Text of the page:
During its voyage, the Beagle was involved in several neo-colonial incidents.  At one point, for example, a guardship opened fire on the Beagle outside Buenos Aires.  When a customs officer ordered the crew to submit to a quarantine inspection, captain Robert FitzRoy refused and threatened to lob a broadside into the guardship.  The incident raised the ire of Darwin himself, who remarked “oh I hope the guardship will fire a gun at the Frigate.  If she does it will be her last day above water.”  When local authorities later apologized and announced the captain of the guardship had been arrested, the chest-thumping incident bound the crew closer to FitzRoy.

“That incident was tremendous,” says Héctor Palma, a Darwin scholar and professor at the National University of San Martín.  Speaking with me at a local café, he adds the confrontation revealed imperialistic undertones.  Curious to learn why the incident did not encourage further conflict, I caught up with Julio Djenderedjian, a historian at the University of Buenos Aires.  Even if officials wanted to display a show of force, modern Argentina did not yet exist, but was rather comprised of an assortment of nearly independent provinces, with the south inhabited by indigenous peoples.  After the failed interventions of 1806-7, the British turned towards commerce and some 4,000 influential merchants set up operations in Buenos Aires.  The latter were careful not to ruffle any feathers, preferring to stick to business.  “Politics at that time was very bloody,” Djenderedjian says, and so merchants tried their best to get on with all rival factions.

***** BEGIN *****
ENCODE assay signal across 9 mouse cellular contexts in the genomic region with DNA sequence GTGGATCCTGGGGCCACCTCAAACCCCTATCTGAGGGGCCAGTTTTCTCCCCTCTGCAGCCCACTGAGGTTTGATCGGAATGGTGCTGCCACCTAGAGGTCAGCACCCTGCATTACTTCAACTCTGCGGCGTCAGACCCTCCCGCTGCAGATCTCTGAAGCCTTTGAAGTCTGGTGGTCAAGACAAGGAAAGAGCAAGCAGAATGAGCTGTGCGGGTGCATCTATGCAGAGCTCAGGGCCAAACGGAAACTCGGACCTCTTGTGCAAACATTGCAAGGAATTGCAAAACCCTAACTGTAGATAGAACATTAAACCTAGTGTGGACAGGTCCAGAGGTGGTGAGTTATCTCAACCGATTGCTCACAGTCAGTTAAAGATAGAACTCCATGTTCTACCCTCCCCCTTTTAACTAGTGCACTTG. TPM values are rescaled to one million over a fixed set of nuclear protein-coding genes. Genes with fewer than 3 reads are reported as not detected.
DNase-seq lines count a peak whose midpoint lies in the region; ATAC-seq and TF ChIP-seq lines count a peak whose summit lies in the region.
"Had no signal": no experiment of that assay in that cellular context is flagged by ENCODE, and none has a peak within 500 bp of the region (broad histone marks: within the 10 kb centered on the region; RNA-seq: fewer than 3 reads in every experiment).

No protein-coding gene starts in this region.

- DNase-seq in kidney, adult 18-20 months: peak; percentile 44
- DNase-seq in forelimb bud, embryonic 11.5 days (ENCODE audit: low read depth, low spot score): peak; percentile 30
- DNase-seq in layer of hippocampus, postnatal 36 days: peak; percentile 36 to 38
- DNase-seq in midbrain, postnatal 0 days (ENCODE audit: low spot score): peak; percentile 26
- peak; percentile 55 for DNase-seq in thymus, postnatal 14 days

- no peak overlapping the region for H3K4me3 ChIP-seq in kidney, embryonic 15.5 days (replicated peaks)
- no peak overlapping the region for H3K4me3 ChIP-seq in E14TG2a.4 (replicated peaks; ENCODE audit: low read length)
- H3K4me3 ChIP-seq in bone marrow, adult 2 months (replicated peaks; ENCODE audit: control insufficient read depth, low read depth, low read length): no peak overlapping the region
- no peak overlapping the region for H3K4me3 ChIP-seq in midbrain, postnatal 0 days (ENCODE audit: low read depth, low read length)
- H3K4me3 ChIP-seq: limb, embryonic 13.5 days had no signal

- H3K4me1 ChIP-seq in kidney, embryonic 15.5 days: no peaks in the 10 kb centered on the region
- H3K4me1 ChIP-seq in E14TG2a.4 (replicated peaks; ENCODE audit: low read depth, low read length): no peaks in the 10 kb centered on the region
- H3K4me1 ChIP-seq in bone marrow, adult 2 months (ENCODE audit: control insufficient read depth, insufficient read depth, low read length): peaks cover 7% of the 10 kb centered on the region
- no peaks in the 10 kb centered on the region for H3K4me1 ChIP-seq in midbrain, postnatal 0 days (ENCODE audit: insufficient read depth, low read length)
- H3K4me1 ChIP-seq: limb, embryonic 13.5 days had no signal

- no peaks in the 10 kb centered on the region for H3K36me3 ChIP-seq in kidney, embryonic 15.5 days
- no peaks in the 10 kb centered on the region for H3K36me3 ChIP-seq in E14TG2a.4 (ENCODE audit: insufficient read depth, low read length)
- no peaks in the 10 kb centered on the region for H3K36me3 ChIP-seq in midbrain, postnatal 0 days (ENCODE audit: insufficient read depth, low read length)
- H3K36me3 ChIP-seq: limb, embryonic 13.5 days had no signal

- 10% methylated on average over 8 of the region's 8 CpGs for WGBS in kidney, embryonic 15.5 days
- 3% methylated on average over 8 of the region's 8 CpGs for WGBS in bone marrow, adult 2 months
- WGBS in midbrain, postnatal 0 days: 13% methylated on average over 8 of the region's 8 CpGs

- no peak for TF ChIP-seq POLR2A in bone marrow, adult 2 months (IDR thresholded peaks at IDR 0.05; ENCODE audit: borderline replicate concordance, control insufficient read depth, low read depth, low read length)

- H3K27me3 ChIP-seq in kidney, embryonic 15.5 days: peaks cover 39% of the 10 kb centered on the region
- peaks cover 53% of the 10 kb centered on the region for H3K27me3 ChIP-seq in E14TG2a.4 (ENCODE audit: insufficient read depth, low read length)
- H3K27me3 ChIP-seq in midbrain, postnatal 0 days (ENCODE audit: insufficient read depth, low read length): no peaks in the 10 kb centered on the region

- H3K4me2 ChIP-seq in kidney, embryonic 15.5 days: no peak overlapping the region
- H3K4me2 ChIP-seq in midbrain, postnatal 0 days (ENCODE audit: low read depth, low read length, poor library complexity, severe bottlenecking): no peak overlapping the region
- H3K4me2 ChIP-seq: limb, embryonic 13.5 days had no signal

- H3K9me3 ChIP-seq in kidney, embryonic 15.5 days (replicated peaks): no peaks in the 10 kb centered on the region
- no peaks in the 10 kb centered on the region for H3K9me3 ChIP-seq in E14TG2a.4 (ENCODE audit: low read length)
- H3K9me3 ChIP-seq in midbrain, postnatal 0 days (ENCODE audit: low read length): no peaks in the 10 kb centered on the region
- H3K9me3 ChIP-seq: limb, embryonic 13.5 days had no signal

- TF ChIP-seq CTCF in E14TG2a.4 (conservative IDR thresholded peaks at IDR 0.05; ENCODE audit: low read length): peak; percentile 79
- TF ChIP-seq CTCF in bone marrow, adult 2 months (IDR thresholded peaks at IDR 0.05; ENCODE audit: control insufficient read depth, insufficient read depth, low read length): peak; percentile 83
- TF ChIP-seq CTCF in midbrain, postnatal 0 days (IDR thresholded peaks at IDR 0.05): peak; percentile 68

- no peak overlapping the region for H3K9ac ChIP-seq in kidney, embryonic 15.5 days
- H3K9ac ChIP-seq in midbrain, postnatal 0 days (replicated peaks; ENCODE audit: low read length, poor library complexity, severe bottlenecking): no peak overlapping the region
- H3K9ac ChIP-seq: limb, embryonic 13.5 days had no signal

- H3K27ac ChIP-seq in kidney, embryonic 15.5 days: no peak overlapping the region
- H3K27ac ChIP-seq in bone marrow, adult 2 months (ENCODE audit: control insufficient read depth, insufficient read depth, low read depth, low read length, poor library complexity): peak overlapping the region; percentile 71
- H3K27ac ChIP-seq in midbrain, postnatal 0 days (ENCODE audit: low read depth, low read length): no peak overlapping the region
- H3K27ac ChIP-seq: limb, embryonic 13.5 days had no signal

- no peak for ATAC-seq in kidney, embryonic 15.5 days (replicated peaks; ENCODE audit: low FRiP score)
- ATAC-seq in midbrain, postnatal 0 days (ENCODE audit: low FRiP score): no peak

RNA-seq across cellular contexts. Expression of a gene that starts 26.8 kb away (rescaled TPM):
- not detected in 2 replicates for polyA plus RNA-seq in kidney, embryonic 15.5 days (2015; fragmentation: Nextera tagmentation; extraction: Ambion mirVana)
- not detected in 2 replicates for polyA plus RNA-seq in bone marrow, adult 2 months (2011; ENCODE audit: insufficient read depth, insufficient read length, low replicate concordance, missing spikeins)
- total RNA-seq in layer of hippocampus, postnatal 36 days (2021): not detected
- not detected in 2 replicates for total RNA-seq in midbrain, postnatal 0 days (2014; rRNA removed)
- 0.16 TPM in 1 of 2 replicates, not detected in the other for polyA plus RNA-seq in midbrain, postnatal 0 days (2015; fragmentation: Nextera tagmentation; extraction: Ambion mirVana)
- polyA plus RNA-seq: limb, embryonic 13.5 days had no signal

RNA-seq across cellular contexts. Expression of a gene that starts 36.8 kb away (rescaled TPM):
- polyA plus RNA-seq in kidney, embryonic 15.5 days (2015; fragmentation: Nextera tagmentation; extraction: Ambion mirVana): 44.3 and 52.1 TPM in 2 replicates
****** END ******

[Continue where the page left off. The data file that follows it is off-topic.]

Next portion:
Noemí Goldman, a fellow historian at the University of Buenos Aires, adds that local elites were interested in developing cattle ranching and exporting goods to Britain.  Being able to rely on the expatriate community was convenient for Darwin, who stayed with his countrymen in Buenos Aires.  Later, the scientist’s contacts proved immensely helpful by enabling Darwin to ship bones pertaining to ancient megafauna back to England.  The naturalist visited English estancias, observed English shops, and thought it strange how merchants owned English furniture and drank tea in their new homeland.